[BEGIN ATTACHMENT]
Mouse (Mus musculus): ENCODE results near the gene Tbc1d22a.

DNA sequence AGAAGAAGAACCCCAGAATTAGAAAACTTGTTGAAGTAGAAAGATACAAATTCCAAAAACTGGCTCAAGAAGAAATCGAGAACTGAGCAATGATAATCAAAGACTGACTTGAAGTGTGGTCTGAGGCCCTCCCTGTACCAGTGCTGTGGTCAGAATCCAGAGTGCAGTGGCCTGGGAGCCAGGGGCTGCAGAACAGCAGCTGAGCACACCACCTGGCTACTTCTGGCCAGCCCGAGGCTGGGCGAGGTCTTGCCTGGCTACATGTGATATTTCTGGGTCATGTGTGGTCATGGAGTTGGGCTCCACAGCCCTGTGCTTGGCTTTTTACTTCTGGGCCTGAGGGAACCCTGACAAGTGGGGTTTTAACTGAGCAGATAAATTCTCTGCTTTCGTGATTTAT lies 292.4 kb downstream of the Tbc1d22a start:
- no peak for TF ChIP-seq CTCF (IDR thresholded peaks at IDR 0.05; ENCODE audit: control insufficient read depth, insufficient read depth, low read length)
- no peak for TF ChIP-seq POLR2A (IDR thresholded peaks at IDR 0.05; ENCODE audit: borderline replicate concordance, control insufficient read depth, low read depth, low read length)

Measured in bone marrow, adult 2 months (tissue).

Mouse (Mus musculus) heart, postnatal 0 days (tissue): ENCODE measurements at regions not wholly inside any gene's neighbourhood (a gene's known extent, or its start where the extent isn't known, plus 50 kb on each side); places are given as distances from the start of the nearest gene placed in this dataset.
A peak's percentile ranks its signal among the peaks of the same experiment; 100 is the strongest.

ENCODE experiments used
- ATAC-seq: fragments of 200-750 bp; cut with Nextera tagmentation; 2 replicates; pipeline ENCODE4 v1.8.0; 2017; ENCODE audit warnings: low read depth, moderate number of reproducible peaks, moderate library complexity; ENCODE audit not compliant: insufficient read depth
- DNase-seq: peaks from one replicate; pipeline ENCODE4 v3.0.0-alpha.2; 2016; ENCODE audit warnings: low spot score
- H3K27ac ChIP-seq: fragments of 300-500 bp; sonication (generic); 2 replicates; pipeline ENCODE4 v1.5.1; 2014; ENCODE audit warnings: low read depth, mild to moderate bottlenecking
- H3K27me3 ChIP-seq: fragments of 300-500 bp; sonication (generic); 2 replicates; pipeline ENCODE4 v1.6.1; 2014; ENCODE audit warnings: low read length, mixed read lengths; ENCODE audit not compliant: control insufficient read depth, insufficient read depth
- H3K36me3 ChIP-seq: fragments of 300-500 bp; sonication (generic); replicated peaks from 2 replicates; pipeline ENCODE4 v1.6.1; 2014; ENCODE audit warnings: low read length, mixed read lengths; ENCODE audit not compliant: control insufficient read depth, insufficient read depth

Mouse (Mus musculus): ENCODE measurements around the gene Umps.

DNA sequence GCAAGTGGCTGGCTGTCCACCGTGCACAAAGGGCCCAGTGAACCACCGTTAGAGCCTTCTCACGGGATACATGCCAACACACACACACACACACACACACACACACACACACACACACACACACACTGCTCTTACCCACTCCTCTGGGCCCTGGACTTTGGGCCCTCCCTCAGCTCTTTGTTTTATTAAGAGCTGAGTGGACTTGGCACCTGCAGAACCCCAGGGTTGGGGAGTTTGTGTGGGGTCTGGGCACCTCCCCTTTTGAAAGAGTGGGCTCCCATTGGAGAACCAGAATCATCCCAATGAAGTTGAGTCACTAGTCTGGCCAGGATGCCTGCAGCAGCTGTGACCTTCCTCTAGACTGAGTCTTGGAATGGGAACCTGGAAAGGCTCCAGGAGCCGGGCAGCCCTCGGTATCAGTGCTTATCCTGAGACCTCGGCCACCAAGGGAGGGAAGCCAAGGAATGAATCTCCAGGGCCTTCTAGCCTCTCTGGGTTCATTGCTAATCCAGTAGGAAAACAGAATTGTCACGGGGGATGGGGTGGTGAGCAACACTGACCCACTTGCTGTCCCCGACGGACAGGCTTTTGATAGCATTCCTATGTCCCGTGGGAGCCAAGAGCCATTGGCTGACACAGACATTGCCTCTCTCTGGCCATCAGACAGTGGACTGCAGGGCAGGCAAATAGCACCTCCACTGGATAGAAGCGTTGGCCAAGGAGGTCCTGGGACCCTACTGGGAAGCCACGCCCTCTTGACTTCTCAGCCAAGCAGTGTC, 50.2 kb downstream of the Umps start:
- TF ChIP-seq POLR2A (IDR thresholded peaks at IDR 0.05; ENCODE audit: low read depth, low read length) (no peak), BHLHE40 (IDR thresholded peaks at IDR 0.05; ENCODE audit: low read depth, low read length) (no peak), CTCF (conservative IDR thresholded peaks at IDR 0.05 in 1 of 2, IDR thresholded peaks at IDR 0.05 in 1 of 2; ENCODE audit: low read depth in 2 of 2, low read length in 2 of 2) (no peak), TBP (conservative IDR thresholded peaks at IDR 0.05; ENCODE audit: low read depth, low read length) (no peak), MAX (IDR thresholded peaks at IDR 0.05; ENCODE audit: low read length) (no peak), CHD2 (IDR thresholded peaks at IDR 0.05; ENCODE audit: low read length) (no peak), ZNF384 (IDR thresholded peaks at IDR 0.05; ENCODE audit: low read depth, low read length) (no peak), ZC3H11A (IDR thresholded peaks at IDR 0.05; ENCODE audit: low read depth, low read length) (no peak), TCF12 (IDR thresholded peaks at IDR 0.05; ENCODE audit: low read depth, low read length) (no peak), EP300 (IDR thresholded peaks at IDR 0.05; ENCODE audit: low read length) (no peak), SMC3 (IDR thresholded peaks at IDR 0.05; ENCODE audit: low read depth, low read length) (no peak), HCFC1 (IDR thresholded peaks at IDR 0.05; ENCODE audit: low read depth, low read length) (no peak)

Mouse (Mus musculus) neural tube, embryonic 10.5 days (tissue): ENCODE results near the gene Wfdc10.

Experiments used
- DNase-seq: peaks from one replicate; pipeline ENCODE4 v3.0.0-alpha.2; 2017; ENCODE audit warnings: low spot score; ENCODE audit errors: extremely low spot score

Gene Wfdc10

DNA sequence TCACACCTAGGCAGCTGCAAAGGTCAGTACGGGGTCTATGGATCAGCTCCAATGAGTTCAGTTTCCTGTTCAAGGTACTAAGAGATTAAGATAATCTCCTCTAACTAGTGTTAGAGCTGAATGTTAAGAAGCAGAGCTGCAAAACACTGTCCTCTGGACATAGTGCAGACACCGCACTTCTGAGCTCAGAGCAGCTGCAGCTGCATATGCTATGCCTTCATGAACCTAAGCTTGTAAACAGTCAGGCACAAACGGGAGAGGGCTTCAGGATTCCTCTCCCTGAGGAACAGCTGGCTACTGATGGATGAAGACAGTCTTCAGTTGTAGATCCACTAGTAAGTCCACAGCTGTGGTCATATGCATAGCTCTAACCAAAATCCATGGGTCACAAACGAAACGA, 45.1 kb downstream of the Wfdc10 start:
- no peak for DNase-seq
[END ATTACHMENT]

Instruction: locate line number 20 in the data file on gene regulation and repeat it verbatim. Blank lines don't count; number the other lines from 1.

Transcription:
Gene Wfdc10